The ABPM is recognized by the profession's credentialing bodies and the US Government:

    The ABPM and the ABFAS are the only two certifying boards for doctors of podiatric medicine (DPMs) approved by the Joint Committee on the Recognition of Specialty Boards (JCRSB) of the Council on Podiatric Medical Education (CPME), which is the credentialing body utilized by the American Podiatric Medical Association (APMA).

    Regarding medical staff applications and surgical privileges:

    There are two components to the initial medical staff application for hospitals, credentialing and privileging. Hospital credentialing is based on a DPM’s verification that they have completed podiatric medical school, post-graduate residency, are licensed to practice, and are board certified. Board certification is a voluntary step that many DPMs seek after completion of residency and it assists hospitals and the public in verifying that the DPM has attained more than the minimal competencies in order to practice. Board certification is required by most hospitals and other institutions in order to be credentialed.

    Specifically for surgeons, privileging for procedures is based on one’s education, training, and experience. The education (podiatric medical school) and training (residency) in podiatric medicine and surgery are standardized by the CPME with residents all getting similar medical and surgical experiences in a 3 year post-graduate residency. Experience is documented by case logs from residency and thereafter. If a DPM can not provide sufficient evidence of experience, hospitals frequently require proctoring to demonstrate competence.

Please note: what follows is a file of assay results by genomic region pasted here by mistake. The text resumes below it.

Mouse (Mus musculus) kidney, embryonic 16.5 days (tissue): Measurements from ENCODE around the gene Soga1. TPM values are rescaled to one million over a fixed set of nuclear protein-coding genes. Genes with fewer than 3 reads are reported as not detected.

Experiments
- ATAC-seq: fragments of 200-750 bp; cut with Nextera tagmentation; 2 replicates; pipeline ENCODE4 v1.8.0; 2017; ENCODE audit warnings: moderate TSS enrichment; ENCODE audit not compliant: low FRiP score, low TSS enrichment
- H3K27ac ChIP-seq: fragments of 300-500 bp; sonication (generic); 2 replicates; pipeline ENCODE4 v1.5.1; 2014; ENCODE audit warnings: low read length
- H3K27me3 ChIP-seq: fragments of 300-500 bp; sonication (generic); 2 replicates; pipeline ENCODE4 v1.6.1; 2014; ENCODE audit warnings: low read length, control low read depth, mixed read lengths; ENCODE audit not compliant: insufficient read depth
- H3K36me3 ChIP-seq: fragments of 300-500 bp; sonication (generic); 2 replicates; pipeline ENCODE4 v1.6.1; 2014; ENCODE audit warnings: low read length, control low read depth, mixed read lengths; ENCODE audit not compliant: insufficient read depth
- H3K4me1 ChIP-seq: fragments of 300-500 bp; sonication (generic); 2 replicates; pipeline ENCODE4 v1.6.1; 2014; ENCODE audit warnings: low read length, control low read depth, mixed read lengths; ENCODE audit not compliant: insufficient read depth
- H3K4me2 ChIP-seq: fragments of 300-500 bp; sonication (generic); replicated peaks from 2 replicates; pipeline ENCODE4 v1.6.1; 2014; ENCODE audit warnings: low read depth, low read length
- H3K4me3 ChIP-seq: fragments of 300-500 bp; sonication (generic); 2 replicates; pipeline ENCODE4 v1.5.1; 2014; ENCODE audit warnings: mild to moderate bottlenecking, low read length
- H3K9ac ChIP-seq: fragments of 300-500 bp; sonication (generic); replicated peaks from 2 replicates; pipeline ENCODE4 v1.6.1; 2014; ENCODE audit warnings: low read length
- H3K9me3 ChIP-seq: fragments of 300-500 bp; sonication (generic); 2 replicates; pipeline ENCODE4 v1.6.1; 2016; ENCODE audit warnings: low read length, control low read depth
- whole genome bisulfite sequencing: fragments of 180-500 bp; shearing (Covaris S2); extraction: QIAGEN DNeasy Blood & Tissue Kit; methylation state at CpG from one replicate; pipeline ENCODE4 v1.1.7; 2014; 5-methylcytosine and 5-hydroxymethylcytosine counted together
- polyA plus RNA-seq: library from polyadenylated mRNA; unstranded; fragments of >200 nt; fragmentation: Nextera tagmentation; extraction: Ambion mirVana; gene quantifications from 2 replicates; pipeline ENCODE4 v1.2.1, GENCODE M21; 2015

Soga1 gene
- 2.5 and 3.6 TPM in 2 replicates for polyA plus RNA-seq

That being said, there are still hospitals which stipulate ABFAS certification is necessary for surgical privileges. In these cases, the ABPM board office intervenes when diplomates report this discrimination and will help the hospital draft inclusive bylaws based on the above.

    If you have any confidential questions you don't want to post here, The Board of Directors is very approachable, you can email any of us (or the Board Staff) via this page: https://www.abpmed.org/pages/about-abpm
     
    AttackNME, crouton, hematosis and 2 others like this.
  10. crouton

    crouton 5+ Year Member

    Joined:
    Aug 28, 2010
    Messages:
    6
    Likes Received:
    0
    Status:
    Podiatry Student

    Is it actually discrimination when a hospital requires ABFAS certification and not just ABPM? Not disagreeing I guess I've just never thought about it. I am ABPM certified but now it will be hard to be ABFAS certified due to diversity and it has been stressing me out. And have you ever seen a hospital reverse its decision to require board certification in surgery and allow just ABPM. I feel like so many hospitals require ABFAS now
     
  11. Ankle Breaker

    Ankle Breaker Senior Member 5+ Year Member

    Joined:
    Sep 24, 2010
    Messages:
    1,715
    Likes Received:
    389
    Location:
    Emerald City
    Status:
    Resident [Any Field]
    Verified
    Podiatrist